Hi this Robert Stewart with hill13.com. The
next thing we’re going to talk about is a very simple tactic called confusion. It’s
redirection and then slipping in behind the opponent before he knows what’s happened.
We look at the board here. I’ve drawn this in its simplest form to demonstrate this concept.
You made first contact. Everybody’s got cover and it’s simply a two on two engagement. In
this case, if you call for the code word for a confusion play, what would happen is, the
red team member who’s going to be the anchor, is going to try to deliver paint on both of
these players. And try to keep them stationary for the moment. The red player who’s going
to commit to the confusion play, the sweep and flank from the opposite. In other words,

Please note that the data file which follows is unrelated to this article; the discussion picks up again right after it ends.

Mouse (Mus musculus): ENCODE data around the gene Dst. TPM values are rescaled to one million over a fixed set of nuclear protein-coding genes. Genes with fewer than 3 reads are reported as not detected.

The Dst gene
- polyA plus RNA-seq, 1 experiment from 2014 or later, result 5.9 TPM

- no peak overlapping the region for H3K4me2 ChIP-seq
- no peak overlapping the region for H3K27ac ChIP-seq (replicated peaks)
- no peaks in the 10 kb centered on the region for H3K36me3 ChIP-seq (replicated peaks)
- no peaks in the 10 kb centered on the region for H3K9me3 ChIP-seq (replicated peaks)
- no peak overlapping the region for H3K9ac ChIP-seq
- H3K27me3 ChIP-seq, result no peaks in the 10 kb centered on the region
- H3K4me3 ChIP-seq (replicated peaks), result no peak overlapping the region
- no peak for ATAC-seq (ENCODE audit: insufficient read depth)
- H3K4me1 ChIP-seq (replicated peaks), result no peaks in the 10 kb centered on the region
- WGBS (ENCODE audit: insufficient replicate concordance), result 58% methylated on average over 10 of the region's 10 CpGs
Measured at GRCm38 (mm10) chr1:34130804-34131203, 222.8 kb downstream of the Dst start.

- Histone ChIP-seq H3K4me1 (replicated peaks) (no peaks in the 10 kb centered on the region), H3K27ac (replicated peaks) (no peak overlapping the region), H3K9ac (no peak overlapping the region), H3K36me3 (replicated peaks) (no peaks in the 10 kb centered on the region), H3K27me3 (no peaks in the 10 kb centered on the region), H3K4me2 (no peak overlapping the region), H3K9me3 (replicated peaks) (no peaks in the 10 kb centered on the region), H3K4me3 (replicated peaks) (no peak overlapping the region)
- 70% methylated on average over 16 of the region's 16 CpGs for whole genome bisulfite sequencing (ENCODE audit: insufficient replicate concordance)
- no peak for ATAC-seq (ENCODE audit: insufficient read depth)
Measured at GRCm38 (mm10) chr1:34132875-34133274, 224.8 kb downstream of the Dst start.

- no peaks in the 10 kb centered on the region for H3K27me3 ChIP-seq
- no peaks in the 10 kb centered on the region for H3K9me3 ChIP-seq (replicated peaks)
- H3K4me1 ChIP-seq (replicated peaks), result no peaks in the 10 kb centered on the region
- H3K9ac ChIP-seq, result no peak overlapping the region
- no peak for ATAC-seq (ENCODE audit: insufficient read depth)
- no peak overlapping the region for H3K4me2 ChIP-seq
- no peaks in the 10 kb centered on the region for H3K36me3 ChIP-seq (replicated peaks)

this player on a conventional flank might run out this way and come in and try to engage
the green player on his left side. Rather than do that, he’s going to back out of the
engagement, come around the left side of his team mate, move out until he gets another
angle or shooting lane on this player and eliminate him. That works more often than
you would think because most of the time, this player is going to expect the flank from
this side. The key thing here for the anchor is that he consistently delivers paint in
a very erratic fashion, popping up from all around his cover, to keep these guys in place
while the flank is actually executed.